By John Crockford
In future editions of the Crockford Files, we’ll be exploring how local governments are making use of technology to keep us informed. Twitter, for example, has become a popular source of news and information, especially via mobile devices such as smartphones. The cities of Fresno and Clovis, for example, have begun to utilize Twitter to provide information of an urgent nature to its residents that can be extremely valuable.
To users of our woefully inadequate local public transportation systems, this can be a real help. Both Clovis and Fresno provide “tweets” advising bus riders of delays, changes in schedules and other matters that can help folks get around. But getting that information can be as frustrating and aggravating as the service itself.
The Clovis Transit (@ClovisTransit) system uses Twitter fairly regularly to keeps its users informed. The Fresno Transit system, however, doesn’t. Fresno Area Express (@fresnobus) hasn’t utilized its Twitter account since its first tweet on Nov. 16, 2010—more than two years ago—when it implored its residents to “Ride me.”
Is your e-mail account secured with a good password? Perhaps, for ease of use, your e-mail password is simple and easy to remember. Your e-mail address, however, has become a common tool through which one can recover lost or forgotten passwords to Web sites such as your credit union or bank. So what’s the point of having a complex password protecting your online banking when breaking into your bank account can be as easy as breaking into your e-mail account?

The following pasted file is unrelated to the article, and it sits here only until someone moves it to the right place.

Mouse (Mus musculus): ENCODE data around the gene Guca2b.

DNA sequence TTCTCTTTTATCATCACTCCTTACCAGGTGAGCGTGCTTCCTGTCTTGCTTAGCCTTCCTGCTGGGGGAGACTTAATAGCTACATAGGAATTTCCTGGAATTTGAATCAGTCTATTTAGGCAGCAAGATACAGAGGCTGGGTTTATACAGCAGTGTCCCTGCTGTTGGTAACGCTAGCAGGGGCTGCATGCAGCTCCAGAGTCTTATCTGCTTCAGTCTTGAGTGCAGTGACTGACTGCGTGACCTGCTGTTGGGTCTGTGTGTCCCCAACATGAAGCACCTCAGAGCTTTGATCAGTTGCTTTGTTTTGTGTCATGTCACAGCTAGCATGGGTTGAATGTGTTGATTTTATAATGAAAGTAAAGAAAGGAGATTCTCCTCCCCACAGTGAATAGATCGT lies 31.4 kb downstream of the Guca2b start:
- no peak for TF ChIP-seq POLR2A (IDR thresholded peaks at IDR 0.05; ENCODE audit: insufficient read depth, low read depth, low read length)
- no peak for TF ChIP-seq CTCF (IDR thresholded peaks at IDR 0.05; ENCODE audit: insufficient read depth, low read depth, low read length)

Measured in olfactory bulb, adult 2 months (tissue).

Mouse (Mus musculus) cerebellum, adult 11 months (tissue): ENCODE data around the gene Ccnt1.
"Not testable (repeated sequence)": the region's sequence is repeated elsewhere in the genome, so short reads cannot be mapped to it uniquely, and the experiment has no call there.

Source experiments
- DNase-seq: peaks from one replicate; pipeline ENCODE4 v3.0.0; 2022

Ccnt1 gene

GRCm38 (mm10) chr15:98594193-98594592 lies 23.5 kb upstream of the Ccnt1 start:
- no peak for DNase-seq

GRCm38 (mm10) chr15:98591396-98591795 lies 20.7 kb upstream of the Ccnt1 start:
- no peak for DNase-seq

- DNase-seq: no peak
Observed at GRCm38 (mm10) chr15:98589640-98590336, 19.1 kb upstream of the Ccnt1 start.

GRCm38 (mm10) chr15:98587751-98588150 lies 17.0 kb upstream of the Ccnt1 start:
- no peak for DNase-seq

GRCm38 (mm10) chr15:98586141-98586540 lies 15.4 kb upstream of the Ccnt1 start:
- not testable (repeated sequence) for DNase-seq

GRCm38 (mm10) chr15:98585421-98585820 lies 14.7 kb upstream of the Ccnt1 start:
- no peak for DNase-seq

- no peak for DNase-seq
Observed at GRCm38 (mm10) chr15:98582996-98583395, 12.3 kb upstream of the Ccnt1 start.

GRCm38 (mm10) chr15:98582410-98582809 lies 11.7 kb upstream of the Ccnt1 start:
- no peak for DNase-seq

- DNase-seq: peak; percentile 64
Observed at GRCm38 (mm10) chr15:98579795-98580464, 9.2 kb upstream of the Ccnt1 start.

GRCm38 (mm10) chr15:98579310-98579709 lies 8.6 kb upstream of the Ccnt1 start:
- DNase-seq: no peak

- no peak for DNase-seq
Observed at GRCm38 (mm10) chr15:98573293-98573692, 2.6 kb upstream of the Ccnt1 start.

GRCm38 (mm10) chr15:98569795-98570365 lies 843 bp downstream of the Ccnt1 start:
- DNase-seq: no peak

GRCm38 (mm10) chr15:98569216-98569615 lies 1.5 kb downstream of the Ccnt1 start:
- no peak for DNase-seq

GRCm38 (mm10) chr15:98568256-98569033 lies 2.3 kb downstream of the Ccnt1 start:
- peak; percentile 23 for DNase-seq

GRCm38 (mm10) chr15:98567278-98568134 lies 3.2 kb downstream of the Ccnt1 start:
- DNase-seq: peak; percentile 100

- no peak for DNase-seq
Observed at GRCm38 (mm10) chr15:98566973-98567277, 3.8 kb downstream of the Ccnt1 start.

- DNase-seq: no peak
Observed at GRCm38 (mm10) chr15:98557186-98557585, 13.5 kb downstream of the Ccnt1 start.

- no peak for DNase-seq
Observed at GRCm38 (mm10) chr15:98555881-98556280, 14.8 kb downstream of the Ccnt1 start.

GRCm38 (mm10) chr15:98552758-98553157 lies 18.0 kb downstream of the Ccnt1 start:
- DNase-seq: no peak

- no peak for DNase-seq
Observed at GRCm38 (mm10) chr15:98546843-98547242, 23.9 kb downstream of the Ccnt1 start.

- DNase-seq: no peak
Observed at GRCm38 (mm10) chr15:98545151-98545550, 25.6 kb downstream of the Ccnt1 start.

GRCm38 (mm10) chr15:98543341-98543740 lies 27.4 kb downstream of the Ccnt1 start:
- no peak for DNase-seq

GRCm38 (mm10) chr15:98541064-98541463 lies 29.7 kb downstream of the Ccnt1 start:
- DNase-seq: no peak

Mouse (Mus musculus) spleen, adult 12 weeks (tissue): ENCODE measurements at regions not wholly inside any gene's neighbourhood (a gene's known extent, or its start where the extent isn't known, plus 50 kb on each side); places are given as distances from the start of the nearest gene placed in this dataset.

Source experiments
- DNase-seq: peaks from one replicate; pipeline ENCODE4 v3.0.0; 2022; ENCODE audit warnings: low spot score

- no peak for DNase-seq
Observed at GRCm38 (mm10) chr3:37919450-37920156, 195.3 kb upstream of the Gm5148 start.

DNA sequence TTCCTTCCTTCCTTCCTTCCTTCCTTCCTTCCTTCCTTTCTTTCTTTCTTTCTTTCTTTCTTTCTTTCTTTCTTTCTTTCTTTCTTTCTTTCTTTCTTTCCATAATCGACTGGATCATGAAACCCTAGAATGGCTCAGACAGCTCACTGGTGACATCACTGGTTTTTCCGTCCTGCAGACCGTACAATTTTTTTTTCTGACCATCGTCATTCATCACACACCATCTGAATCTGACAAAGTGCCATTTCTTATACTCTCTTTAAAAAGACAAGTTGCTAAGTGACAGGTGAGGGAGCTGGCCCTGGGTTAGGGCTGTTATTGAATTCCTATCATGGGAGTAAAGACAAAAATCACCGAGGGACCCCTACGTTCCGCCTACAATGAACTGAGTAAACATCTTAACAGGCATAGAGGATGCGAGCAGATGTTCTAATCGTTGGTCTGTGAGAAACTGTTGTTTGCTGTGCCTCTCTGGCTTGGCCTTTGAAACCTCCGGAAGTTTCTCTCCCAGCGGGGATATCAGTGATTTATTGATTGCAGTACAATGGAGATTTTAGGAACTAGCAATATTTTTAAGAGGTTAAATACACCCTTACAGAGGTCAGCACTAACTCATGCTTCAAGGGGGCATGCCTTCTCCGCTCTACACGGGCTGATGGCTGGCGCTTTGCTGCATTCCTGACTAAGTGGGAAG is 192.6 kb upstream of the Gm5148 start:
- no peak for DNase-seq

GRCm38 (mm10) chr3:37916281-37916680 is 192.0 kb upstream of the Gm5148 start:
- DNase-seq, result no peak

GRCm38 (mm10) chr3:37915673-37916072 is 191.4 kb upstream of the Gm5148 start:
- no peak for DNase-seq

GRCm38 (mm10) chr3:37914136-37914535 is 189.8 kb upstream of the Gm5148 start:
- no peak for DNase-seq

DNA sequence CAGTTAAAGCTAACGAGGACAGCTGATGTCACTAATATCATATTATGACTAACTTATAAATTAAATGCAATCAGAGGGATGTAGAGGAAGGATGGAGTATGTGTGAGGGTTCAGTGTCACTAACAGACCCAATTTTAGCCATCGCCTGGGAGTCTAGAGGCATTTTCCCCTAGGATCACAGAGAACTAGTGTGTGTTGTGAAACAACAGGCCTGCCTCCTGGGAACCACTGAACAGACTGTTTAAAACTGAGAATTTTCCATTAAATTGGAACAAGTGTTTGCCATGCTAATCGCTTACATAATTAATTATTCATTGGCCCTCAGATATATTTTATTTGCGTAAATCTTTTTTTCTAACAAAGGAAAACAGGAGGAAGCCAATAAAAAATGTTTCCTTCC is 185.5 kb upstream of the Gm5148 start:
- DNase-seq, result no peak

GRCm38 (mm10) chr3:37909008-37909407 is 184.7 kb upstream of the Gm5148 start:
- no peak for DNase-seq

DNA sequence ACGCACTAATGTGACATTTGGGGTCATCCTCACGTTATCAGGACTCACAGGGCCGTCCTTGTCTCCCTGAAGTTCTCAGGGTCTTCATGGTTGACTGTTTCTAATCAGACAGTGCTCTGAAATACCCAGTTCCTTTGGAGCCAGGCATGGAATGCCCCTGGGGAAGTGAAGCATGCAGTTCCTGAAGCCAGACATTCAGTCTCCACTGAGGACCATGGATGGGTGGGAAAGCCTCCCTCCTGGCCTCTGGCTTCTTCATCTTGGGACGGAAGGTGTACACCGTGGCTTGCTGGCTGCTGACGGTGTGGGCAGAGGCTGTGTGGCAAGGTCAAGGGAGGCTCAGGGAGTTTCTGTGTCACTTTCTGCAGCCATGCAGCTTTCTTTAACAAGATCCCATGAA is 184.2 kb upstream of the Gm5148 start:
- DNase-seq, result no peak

And what happens to your e-mail account when you die? Here’s an article that may be worth reading (www.makeuseof.com/tag/what-happens-to-your-email-and-social-networking-sites-when-you-die/).
Cell Phones for Everyone
According to a recent Fresno Bee article, “The poorest of the poor in California soon will have easier access to one of society’s modern conveniences: the cell phone. A federal program designed to help homeless and other impoverished people connect with family, friends, housing programs and potential employers will provide potentially millions of Californians with free cell phones and service, officials said this week.” Approved by the California Public Utilities Commission (www.cpuc.ca.gov/puc/), this public program will be run by Assurance Wireless (www.assurancewireless.com/) and “brought to you by Virgin Mobile USA.”
John Crockford, a self-described “geek with Luddite sympathies,” is an independent Web site designer and consultant. Contact him at firstname.lastname@example.org follow the Crockford Files (@crockfordfiles) with Twitter (https://twitter.com/crockfordfiles).